I understand your frustration, enamel can be infuriating ! There are
several points which would cause the enamel to crack.
First - it’s a casting. If there’s any porosity in the casting, the
enamel can ping off, sometimes after several firings. Castings
should be done under inert gas avoid this. There was a discussion a
week or so ago about this, and zinc in gold alloys. Sometimes heating
& cooling several times can lessen the problem - as your depletion
process which would bring the fine silver to the surface and help
drive off some inner air bubbles. But - this is probably one of the
main reasons for your trouble.
2: the recess is too deep - take the recess and surrounding bezel
down to 0.4mm max (as you say). As long as you have no undercuts to
trap steam or air, a slighly rounded recess will affect colour depth
not adherence. If you want a clean finished edge the top bit is
You shouldn’t need counter enamel on a piece of this heftiness, with
5mm metal under the enamel.
3: GET RID of the glass brush!!! They are horrid tools, leave
fibreglass in your sink wastepipe, and all too often in your fingers.
Get a new natural bristle nailbrush (yes, as for your gardening
hands), mark it “enamel only” and use that instead. Brush out under
running water and rinse lots.
4: number of coats - six thin coats are better than two thick coats.
Also make sure your enamel is ground very fine and rinsed well.
You should let it dry almost completely before firing, rest it on
top of the kiln. With a very thin coat this is a bit less important.
If you don’t touch it with your fingers between coats & when
repacking, you don’t need to brush out.
5: firing temp - as long as the kiln is over 750C (sorry I don’t do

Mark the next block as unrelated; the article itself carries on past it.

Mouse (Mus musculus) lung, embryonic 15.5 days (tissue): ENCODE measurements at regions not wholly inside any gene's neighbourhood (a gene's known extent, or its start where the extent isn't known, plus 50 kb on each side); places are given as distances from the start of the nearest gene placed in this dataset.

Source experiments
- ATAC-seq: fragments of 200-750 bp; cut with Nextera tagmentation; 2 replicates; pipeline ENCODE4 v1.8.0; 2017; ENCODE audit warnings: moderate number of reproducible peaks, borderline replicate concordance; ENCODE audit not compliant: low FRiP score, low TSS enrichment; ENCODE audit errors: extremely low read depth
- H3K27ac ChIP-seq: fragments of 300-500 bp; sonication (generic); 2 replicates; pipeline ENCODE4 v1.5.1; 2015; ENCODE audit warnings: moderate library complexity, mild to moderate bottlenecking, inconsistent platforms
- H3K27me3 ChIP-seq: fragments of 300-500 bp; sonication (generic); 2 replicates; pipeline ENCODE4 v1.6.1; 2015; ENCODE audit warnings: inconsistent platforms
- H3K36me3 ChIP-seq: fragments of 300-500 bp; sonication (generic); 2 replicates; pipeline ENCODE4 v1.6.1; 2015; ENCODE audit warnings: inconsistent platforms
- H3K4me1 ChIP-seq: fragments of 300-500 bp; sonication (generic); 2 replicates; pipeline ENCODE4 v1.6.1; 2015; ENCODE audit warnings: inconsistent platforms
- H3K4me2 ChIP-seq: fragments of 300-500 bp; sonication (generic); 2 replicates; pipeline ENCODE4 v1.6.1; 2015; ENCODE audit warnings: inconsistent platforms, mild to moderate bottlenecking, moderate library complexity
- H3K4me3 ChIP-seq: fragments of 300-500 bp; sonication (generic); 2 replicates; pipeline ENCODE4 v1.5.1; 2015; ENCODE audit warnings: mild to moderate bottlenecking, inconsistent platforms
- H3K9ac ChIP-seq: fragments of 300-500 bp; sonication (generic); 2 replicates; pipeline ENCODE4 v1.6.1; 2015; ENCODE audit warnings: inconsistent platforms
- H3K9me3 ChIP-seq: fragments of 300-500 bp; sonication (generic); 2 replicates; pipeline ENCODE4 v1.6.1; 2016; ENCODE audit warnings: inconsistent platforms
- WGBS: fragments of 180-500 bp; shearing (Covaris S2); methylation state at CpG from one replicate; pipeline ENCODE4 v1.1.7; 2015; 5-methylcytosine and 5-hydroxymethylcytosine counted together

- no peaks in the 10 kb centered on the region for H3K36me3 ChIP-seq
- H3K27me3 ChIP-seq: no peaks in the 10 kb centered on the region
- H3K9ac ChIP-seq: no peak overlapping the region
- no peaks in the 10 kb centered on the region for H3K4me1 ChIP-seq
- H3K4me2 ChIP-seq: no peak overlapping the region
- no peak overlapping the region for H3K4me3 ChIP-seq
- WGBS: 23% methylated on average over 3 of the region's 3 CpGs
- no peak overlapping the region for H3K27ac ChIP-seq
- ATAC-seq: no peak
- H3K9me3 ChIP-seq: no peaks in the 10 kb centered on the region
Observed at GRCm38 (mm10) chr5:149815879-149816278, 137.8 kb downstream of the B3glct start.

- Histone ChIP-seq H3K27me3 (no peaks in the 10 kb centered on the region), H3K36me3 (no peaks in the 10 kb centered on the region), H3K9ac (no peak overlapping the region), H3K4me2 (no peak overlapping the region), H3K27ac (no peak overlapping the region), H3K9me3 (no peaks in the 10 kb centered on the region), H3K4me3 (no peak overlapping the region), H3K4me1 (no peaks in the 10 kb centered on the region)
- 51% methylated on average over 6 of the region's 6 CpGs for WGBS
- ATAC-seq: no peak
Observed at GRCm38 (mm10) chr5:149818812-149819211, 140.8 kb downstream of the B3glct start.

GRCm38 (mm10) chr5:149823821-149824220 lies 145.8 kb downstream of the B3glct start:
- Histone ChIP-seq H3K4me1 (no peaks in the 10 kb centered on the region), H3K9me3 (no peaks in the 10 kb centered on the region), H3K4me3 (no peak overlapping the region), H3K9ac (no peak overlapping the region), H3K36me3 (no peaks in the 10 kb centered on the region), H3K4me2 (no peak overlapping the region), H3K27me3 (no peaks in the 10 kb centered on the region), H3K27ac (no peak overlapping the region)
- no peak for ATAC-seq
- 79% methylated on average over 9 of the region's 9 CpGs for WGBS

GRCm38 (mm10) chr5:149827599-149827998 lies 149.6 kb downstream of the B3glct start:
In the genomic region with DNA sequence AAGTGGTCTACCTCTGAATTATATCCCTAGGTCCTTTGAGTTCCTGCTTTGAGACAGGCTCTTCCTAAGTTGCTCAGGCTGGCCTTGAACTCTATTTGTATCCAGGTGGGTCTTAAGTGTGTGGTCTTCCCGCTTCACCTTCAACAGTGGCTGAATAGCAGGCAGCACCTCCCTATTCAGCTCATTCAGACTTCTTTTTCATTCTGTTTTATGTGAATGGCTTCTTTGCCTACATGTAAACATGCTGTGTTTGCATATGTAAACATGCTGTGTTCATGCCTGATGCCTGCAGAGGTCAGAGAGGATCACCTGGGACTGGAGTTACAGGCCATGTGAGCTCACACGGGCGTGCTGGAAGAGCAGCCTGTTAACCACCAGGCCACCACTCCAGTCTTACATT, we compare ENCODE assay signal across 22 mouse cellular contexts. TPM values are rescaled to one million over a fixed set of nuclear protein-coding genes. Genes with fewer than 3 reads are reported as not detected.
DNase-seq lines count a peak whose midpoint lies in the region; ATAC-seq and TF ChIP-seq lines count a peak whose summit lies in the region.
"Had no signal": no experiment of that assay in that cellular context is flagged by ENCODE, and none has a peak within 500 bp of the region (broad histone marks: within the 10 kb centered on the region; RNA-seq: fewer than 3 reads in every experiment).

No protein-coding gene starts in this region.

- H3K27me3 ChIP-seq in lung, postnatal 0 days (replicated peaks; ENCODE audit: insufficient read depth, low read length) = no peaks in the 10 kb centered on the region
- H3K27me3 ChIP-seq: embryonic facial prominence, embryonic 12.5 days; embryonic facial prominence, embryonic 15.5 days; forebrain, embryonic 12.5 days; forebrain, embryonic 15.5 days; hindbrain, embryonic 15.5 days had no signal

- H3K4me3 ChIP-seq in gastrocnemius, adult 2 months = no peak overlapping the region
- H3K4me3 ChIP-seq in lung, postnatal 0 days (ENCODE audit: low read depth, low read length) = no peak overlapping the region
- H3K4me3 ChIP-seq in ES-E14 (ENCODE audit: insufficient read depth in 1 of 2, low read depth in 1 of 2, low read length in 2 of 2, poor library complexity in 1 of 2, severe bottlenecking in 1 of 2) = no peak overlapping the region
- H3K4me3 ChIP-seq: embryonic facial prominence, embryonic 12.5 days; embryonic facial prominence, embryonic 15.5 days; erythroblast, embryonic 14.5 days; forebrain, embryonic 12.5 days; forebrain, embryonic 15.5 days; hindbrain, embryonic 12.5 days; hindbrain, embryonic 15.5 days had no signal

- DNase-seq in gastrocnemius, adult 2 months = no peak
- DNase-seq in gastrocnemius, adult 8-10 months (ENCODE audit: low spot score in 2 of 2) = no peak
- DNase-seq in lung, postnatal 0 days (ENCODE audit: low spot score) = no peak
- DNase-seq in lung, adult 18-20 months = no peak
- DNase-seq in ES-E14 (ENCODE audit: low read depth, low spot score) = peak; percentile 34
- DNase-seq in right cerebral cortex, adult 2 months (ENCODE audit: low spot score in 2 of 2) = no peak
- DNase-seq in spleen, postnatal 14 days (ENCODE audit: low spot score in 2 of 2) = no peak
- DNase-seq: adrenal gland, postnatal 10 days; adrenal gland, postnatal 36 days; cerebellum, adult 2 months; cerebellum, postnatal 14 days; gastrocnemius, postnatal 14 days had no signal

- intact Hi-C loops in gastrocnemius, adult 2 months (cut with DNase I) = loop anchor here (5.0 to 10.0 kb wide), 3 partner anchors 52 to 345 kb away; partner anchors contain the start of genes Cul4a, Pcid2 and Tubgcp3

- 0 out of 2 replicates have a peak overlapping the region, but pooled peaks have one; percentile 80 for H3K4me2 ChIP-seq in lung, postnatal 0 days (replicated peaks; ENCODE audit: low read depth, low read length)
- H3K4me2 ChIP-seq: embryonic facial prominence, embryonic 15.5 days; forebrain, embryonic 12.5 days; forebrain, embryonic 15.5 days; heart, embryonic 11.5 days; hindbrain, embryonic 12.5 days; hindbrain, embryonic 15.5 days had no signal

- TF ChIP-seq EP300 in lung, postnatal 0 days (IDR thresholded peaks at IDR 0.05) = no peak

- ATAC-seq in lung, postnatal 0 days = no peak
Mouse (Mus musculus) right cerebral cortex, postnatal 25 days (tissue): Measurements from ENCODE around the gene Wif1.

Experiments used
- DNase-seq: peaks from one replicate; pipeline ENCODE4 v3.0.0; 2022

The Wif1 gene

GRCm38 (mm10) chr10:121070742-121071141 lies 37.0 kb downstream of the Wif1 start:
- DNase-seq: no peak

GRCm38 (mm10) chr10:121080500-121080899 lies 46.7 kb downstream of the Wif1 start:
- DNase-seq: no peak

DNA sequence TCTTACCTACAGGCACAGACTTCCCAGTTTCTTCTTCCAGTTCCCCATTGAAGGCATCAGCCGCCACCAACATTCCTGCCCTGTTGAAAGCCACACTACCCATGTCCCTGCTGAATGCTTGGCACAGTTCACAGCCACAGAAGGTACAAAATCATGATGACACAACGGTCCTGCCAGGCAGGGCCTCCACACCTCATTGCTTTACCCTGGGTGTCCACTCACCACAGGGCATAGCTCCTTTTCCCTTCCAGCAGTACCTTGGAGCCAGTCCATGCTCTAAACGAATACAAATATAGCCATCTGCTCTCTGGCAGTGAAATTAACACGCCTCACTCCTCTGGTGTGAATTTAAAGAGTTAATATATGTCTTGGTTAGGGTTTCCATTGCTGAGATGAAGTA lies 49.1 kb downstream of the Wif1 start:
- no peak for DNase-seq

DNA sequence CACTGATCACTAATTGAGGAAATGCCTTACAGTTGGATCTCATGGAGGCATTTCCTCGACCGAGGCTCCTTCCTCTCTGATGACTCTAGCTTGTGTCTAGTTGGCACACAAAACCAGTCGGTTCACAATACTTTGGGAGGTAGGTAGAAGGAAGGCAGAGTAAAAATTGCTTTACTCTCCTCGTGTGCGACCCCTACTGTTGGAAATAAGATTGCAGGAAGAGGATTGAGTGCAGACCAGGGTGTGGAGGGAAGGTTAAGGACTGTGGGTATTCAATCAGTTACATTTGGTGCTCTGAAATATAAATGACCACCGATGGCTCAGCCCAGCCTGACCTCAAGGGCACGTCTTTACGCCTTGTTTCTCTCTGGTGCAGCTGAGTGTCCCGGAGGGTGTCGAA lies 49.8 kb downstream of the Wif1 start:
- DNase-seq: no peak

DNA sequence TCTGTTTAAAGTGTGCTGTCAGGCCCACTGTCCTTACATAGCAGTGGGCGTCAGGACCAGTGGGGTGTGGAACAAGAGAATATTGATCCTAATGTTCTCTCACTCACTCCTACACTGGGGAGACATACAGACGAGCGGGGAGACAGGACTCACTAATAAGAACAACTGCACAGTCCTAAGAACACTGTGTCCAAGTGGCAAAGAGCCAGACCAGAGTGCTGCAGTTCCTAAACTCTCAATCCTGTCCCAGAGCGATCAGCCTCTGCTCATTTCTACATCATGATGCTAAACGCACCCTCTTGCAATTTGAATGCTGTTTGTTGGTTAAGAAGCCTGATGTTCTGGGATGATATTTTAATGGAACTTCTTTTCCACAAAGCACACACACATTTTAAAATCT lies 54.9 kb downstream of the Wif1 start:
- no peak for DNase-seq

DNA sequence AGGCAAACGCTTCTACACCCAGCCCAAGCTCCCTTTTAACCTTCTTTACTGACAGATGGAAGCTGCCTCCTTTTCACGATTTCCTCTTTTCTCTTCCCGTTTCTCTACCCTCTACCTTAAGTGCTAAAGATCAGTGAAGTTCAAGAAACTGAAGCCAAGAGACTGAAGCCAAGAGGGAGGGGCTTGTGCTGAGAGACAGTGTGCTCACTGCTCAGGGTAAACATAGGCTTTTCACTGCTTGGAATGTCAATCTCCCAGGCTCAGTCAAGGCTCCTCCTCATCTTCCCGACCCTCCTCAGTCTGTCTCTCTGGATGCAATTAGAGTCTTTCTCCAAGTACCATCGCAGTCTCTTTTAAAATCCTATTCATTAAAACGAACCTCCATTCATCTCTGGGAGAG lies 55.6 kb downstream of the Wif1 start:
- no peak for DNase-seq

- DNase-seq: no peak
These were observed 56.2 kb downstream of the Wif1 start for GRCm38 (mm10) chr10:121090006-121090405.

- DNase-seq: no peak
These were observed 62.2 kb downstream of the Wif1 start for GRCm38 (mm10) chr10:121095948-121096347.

Farenheit temps) and under 1000C you’re in the right area. The
temperature that the piece reaches is more important than the kiln
temp. That sounds strange, but when the metal reaches the firing temp
of the enamel that’s when the enaml will fuse - so in a hot kiln this
will be very quick, and in a lower kiln takes longer. Open the kiln
door briefly, watch the enamel, shut the door gently if not fused
(USE GOGGLES - preferably ones to protect against infra red, but
always use goggles. Always). For the first few coats, underfire
slightly, this will help it build up thickness.
6: cooling - put the piece, in the mesh or firing support, on top of
the kiln to cool. With a thicker piece leave for longer before
moving - two minutes or more. Time for a cup of tea perhaps.
7: finishing - a flash fire is preferred, even if you matt it after,
as this seals the top surface. If you and the piece have really had
enough firings though, you can get a fairly good finish with 400 then
800 diamond pads (or adhesive diamond abrasive strip glued to a flat
thing) and then you can use ordinary jewellery wet and dry 1200 grit
paper - in a paper mandrel and pendant drill (Foredom equivalent) or
if you have the patience of Job, on a sanding stick by hand.
I do hope this helps. Sometimes a piece just refuses to get
finished, but you can take joy from the learning curve (after you’ve
finished swearing!) Good luck Tamizan, Bristol UK